1 Force Price to pass. It’s not as if Washington quarterback Keith Price can’t throw the ball. He did it quite well last season and he’s become more efficient as this season has progressed. But if the Huskies can’t run the ball effectively with Bishop Sankey, they’ll have to rely on their at-times weak offensive line to protect Price and fuel the passing game. That’s where WSU must start defensively.
2 Protect Tuel. With quarterback Connor Halliday likely sidelined – he didn’t practice this week – WSU’s backup this week will be third-stringer David Gilbertson, who hasn’t played this season. That makes it even more imperative for the Cougars to keep Jeff Tuel from getting hit. They’ll have to improve to do so: The Cougars have allowed 53 sacks this season, more than any team in the country, and have allowed six or more sacks in each of their last four games.
3 Score early. The Huskies have been prone to slow starts this season, evidenced by their mere 7-0 halftime lead over lowly Colorado last week. The Cougars need to make that happen again, and take advantage by scoring in the first quarter. Applying some kind of early pressure, especially with a homefield advantage, could allow WSU to believe in its chances of winning.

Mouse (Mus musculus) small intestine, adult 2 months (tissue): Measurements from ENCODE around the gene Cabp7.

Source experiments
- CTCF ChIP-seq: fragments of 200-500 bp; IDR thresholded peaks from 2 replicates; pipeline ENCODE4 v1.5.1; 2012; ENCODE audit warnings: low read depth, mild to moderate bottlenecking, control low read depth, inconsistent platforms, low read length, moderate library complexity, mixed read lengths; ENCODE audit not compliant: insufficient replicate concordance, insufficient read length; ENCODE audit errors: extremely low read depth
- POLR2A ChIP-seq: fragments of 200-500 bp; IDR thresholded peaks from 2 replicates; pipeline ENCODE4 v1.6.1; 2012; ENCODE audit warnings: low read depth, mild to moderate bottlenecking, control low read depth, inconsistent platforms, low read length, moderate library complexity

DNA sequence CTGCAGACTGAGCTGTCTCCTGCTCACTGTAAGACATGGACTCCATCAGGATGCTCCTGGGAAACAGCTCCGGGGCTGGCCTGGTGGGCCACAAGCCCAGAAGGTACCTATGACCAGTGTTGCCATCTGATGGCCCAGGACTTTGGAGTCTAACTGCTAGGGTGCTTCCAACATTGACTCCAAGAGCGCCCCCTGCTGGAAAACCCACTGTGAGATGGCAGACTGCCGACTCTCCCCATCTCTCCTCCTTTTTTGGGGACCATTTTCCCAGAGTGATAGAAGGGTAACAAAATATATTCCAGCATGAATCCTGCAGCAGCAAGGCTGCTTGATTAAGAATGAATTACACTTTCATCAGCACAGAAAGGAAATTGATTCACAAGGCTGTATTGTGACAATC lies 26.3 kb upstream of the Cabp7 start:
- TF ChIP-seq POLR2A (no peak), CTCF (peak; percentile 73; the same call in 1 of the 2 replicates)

4 Find ASJ. Washington’s 6-foot-6 tight end, Austin Seferian-Jenkins, is the Huskies’ leading receiver and a finalist for the Mackey Award. And as WSU defensive coordinator Mike Breske said earlier this week, Seferian-Jenkins tends to make his biggest plays when the Huskies are at their most stagnant. If the Cougars cover him well enough, they can limit Price’s options in the passing game.